The objectives of this proposal are to:
- Evaluate the role of biotic stress in susceptibility of peppers to psyllid outbreaks.
- Evaluate the role of abiotic stress in susceptibility of peppers to psyllid outbreaks.
- Investigate the mechanisms mediating pepper susceptibility to psyllids.
- Develop strategies and recommendations for psyllid control in pepper production based on findings of this proposal.
Plans and procedures:
1) Evaluate the role of biotic stress in susceptibility of peppers to psyllids outbreaks.
We will measure psyllid preference and performance on peppers challenged with different pathogens and pests commonly found in California pepper fields. Pests and pathogens will be selected with the help of Brenna Aegerter UCCE (Collaborator) and based on recent outbreaks. Psyllid preference will be measured using choice assays. Psyllids will be given equal access to either healthy or infected/infested plants. Insect choice will be monitored over time. Psyllid performance will be measured by examining insect survival and fecundity on both healthy and infected/infested plants. This will allow us to determine if specific pathogens or pests that commonly inflict pepper fields contribute to severity of psyllid outbreaks during the season. If differences are detected, additional trials will be conducted in the field in following years. Pests and pathogens determined as high-risk could be monitored in peppers in the future and appropriate control developed.
2) Evaluate the role of abiotic stress in susceptibility of peppers to psyllids outbreaks.
California has experienced significant drought the past several years. Reduced water availability will stress peppers and may influence psyllid outbreak. We will measure psyllid preference and performance on drought stressed peppers. Psyllid preference will be measured using choice assays as above. Psyllid performance will be measured by examining insect survival and fecundity as above. If differences are detected, additional trials will be conducted in the field in following years. This will allow us to determine if changes to specific cultural practices can be made to dampen severity of psyllid outbreaks during the season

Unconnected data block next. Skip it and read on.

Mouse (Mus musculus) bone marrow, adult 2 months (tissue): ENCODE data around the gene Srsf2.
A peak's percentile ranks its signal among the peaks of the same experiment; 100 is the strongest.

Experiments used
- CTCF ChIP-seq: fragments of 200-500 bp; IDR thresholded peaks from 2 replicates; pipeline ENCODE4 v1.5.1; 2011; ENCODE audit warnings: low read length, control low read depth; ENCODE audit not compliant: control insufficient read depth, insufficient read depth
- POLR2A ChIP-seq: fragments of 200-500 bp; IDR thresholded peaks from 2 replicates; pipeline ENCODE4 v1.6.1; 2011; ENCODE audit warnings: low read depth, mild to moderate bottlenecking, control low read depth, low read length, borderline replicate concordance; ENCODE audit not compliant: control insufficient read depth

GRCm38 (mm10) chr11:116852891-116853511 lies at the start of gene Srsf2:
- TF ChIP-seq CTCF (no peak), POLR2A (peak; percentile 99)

3) Investigate the mechanisms mediating pepper susceptibility to psyllids.
Psyllids may prefer stressed plants due to increased volatile production, making locating the host easier. Stressed plants may also be better hosts, with increased nutrients or decreased defenses. Changes in host plant physiology will be evaluated for susceptible plants identified in 1 & 3. Knowledge of changes in host plants that increase psyllid preference or performance can be monitored in future breeding programs to screen out psyllid susceptibility and used to develop novel control strategies.
4) Develop strategies and recommendations for psyllid control in ˇpepper production based on finding in this proposal
By increasing the basic understanding of psyllid-plant interactions and factors influencing host plant susceptibility to psyllids, alternative control strategies can be developed and utilized in IPM programs. Suggestions based on results from this proposal will be made and could include chemical control of non-psyllid herbivores, use of host plant resistance to specific pathogens on border rows, and/or changes in irrigation practices.
Timetable: Evaluating the role of biotic and abiotic stress on psyllid susceptibility is at least a one-year endeavor. Additional years may be required depending on results .
Budget Request, 2015
Research assistant (50%) $ 22,500
Signed by Principal Investigator 01/23/15
Signed by Department Chair 01/26/15